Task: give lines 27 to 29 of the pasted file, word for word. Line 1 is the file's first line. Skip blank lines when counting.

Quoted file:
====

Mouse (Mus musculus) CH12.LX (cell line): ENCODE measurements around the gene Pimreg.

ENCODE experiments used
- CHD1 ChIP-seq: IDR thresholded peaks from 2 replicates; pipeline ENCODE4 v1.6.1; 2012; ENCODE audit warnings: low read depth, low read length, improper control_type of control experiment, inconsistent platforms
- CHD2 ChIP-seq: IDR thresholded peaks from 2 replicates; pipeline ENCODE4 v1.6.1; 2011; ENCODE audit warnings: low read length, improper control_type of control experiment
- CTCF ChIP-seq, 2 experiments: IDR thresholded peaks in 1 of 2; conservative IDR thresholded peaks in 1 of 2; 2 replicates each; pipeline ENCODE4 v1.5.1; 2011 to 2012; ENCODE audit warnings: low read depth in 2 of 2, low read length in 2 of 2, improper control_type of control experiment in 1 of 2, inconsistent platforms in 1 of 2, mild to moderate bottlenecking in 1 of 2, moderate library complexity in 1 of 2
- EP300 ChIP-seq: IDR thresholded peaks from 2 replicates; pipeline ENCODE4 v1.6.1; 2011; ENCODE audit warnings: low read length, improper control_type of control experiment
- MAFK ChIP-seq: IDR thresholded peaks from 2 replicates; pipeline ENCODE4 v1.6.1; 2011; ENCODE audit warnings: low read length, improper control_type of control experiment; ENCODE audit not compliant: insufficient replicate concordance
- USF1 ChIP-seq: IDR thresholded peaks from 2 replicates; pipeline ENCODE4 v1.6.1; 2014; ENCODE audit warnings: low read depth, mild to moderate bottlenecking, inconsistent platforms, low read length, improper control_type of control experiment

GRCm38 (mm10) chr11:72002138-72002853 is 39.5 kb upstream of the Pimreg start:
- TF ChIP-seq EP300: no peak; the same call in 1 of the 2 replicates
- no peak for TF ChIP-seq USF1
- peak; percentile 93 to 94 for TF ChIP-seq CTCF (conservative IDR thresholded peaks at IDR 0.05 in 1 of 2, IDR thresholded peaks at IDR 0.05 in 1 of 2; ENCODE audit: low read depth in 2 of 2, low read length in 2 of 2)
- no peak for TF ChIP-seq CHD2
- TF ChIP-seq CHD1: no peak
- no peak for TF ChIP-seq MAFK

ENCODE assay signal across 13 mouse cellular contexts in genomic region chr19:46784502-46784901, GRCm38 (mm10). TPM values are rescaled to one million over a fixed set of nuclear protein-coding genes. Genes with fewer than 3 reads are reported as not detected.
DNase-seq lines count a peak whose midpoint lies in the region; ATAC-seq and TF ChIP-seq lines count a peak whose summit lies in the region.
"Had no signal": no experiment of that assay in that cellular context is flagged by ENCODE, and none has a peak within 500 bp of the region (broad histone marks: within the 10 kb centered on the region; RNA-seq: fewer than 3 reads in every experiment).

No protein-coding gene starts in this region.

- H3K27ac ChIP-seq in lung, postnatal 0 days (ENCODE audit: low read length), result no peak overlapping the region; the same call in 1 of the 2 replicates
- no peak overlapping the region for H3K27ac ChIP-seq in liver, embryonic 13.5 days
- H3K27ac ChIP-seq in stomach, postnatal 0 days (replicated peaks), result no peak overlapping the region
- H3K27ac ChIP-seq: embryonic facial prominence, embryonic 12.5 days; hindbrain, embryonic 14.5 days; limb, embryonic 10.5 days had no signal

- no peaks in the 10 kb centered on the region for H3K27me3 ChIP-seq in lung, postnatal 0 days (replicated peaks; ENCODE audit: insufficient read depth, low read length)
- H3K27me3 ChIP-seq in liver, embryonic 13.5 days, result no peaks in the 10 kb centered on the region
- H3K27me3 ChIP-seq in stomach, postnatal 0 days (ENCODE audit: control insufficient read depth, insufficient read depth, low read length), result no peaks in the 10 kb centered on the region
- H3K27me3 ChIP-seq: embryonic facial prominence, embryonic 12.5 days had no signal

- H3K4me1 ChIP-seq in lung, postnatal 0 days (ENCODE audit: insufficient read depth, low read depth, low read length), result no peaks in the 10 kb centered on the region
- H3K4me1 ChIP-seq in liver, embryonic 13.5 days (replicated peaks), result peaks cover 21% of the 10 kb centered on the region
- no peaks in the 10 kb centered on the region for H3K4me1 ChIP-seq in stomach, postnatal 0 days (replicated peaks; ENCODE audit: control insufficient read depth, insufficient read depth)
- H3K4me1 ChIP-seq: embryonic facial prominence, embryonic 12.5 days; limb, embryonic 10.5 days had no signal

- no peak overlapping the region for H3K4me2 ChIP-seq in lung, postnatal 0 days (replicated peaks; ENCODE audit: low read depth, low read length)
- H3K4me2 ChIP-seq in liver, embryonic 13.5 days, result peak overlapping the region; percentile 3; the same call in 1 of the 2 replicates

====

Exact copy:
- H3K27me3 ChIP-seq: embryonic facial prominence, embryonic 12.5 days had no signal

- H3K4me1 ChIP-seq in lung, postnatal 0 days (ENCODE audit: insufficient read depth, low read depth, low read length), result no peaks in the 10 kb centered on the region
- H3K4me1 ChIP-seq in liver, embryonic 13.5 days (replicated peaks), result peaks cover 21% of the 10 kb centered on the region